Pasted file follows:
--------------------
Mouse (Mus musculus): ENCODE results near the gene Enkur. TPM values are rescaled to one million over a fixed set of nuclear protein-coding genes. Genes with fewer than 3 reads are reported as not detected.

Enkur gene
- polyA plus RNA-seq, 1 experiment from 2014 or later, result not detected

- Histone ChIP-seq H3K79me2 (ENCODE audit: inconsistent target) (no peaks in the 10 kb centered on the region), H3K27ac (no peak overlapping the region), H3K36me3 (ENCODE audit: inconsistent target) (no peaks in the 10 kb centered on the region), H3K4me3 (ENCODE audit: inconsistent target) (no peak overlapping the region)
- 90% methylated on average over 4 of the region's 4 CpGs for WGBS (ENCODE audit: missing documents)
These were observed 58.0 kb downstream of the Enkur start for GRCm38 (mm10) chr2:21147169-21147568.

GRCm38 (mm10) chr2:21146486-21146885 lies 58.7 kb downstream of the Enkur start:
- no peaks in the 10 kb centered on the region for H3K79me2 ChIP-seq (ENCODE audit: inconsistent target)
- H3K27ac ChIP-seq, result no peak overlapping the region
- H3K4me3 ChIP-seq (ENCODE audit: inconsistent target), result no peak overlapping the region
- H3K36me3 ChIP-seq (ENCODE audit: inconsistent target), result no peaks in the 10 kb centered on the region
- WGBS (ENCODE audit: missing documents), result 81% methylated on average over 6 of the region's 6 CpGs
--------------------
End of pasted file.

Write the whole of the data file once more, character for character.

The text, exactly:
Mouse (Mus musculus): ENCODE results near the gene Enkur. TPM values are rescaled to one million over a fixed set of nuclear protein-coding genes. Genes with fewer than 3 reads are reported as not detected.

Enkur gene
- polyA plus RNA-seq, 1 experiment from 2014 or later, result not detected

- Histone ChIP-seq H3K79me2 (ENCODE audit: inconsistent target) (no peaks in the 10 kb centered on the region), H3K27ac (no peak overlapping the region), H3K36me3 (ENCODE audit: inconsistent target) (no peaks in the 10 kb centered on the region), H3K4me3 (ENCODE audit: inconsistent target) (no peak overlapping the region)
- 90% methylated on average over 4 of the region's 4 CpGs for WGBS (ENCODE audit: missing documents)
These were observed 58.0 kb downstream of the Enkur start for GRCm38 (mm10) chr2:21147169-21147568.

GRCm38 (mm10) chr2:21146486-21146885 lies 58.7 kb downstream of the Enkur start:
- no peaks in the 10 kb centered on the region for H3K79me2 ChIP-seq (ENCODE audit: inconsistent target)
- H3K27ac ChIP-seq, result no peak overlapping the region
- H3K4me3 ChIP-seq (ENCODE audit: inconsistent target), result no peak overlapping the region
- H3K36me3 ChIP-seq (ENCODE audit: inconsistent target), result no peaks in the 10 kb centered on the region
- WGBS (ENCODE audit: missing documents), result 81% methylated on average over 6 of the region's 6 CpGs